Battle of the Beadsmith has now become legendary in beading circles. Originally set up by Steven Weiss in 2012, this is an epic challenge for designers around the world. Steven owns the Beadsmith company, hence the battle name. For those of you who don’t already know, the Beadsmith supplies beads, beading materials and tools to the wholesale market. In the course of his business Steven has got to know beaders and shops all over the world. I can personally vouch for the fact that he’s a very friendly man and is incredibly passionate about beading and beaders. In 2012 he had the brilliant idea of contacting some of the designers he knows and proposing the idea of being given 2 months to create a piece of wearable beaded art. Each piece would then be photographed and the pieces pitted against one another for votes by the public and by a panel of selected judges. The set up is a one-on-one battle for each round in which the victors move on to the next round to face new opponents until an eventual winner is declared. Needless to say, this exciting project generated a lot of interest and so the Battle of the Beadsmith was born.
The Battle began life on Facebook and is currently still held on there. You can find the dedicated Battle of the Beadsmith page here. Participation is by invitation only and interest has been so high that the number of participants has grown every year since the battle’s inception. Aside from the beading challenges provided by the Battle of the Beadsmith, this is an amazing experience for the friendships and bonds that it builds. I now count myself lucky enough to know beaders from all corners of the world and to be part of a community that is full of a generous spirit and an incredible wealth of talent.
Battle of the Beadsmith 2013
I was lucky enough to be invited to enter my first Battle of the Beadsmith in 2013. It gave me the opportunity to play with an idea that would otherwise never have taken shape. My 2013 piece was entitled ‘High Stakes’. I blogged about my experience at the time of entering and, unfortunately, I went out in round 1! However, I had the most amazing experience. On a personal level, I pushed my beading skills to a new place. My idea was centred around a few little dice beads that I had seen and bought a few years earlier. At the time they had sparked an idea for making a beaded playing card, which I duly did. However, even at that point, I knew I wanted to expand this into a bigger project. I ended up making beaded dice to go alongside my little beads and I expanded the single playing card into a hand of cards that proved incredibly challenging to perfect. I also used a pack of cards that could be ‘cut’ to fasten and unfasten the necklace…the trick was a magnet hidden inside the two halves of the deck.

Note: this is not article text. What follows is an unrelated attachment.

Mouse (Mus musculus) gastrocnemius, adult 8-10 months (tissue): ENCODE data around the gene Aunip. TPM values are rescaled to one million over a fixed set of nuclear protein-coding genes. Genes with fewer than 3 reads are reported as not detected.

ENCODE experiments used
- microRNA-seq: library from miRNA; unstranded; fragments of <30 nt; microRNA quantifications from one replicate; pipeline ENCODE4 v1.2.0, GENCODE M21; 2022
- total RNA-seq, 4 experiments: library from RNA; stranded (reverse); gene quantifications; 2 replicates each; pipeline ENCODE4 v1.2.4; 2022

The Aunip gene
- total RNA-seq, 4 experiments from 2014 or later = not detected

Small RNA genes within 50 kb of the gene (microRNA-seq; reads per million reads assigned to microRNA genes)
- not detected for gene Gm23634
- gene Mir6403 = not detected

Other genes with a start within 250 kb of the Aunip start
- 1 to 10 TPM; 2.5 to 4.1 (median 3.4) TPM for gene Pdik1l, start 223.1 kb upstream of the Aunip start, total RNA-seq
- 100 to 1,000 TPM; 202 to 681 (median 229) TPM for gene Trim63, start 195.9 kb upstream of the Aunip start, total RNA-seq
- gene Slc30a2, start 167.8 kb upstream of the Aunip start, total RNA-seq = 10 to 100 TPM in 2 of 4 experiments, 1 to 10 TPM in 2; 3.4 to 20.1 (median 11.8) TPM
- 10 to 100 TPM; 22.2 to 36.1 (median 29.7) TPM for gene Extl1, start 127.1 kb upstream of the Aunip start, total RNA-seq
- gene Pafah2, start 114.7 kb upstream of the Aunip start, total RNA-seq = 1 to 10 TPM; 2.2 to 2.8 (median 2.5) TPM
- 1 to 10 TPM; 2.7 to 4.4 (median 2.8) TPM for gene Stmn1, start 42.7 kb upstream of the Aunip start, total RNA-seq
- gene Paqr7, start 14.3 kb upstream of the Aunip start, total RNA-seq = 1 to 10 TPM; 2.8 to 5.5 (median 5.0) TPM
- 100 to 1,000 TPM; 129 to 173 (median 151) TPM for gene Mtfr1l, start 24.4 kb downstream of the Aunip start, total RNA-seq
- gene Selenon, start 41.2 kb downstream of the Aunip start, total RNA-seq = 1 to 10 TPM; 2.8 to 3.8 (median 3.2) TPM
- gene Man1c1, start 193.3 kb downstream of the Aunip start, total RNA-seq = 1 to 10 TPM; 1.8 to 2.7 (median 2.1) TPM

Of course, a playing card has a front and a back and I wanted my cards to be authentic, so I ended up creating a design that was reversible. I also had to design a back for my playing cards, so I incorporated a nod to the Battle of the Beadsmith (BOTB) in my logo!
Somehow in the course of the two month process, the dice and playing cards evolved into a more general theme of casinos! I added in poker chips, beaded around real coins and created the $ and lucky 7 motifs to create the back focal on the necklace.
Spectacular as all these ideas were, I succeeded in creating a photographic nightmare for myself, making it almost impossible to convey this necklace in photos. Certainly it was utterly impossible to showcase it in the four photos that are permitted for round one, so lesson learned for another time?
Battle of the Beadsmith 2014
You might think so, but I’m not so sure! My 2014 Battle of the Beadsmith piece was designed to commemorate the centenary of the outbreak of the First World War. I called the piece ‘In Flanders Field’.